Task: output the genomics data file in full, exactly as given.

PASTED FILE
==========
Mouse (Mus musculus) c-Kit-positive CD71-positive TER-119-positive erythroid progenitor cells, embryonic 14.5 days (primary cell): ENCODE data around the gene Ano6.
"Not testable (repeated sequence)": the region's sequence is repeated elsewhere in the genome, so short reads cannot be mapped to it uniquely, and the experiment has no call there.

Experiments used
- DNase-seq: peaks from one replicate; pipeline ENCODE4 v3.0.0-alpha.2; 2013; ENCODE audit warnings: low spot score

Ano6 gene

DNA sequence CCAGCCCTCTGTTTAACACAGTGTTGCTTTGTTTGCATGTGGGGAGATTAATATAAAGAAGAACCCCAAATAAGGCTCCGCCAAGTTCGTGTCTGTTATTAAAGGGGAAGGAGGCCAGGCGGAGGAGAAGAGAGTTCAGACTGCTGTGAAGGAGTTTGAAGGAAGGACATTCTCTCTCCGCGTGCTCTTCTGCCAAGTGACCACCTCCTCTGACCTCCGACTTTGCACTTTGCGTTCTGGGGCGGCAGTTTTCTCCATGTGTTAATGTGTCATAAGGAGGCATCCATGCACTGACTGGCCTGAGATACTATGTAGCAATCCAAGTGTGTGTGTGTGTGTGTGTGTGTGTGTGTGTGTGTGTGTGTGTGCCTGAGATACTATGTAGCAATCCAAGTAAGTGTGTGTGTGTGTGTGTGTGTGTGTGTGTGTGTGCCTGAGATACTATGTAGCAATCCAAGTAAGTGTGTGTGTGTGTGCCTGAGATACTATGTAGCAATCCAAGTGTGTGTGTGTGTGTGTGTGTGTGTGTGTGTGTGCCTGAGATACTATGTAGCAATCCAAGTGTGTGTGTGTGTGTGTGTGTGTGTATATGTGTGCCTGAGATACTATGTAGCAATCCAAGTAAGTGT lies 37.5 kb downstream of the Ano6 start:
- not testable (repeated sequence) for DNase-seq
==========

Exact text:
Mouse (Mus musculus) c-Kit-positive CD71-positive TER-119-positive erythroid progenitor cells, embryonic 14.5 days (primary cell): ENCODE data around the gene Ano6.
"Not testable (repeated sequence)": the region's sequence is repeated elsewhere in the genome, so short reads cannot be mapped to it uniquely, and the experiment has no call there.

Experiments used
- DNase-seq: peaks from one replicate; pipeline ENCODE4 v3.0.0-alpha.2; 2013; ENCODE audit warnings: low spot score

Ano6 gene

DNA sequence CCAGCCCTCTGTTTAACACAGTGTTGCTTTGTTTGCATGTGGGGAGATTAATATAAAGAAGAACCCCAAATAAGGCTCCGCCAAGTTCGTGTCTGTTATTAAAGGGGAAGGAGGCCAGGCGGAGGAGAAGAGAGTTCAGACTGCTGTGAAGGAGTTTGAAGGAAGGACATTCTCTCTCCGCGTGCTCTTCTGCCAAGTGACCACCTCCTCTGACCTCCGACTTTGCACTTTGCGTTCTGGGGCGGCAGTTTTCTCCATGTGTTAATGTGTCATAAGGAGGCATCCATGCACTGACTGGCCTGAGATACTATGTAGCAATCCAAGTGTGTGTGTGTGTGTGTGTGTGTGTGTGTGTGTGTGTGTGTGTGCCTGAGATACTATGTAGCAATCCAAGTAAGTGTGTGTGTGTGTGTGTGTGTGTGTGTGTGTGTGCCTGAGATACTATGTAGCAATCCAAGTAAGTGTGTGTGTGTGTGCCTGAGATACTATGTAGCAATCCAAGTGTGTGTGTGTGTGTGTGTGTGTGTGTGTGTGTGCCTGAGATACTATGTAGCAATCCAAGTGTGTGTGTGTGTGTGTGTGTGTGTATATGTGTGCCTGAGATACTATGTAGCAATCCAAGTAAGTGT lies 37.5 kb downstream of the Ano6 start:
- not testable (repeated sequence) for DNase-seq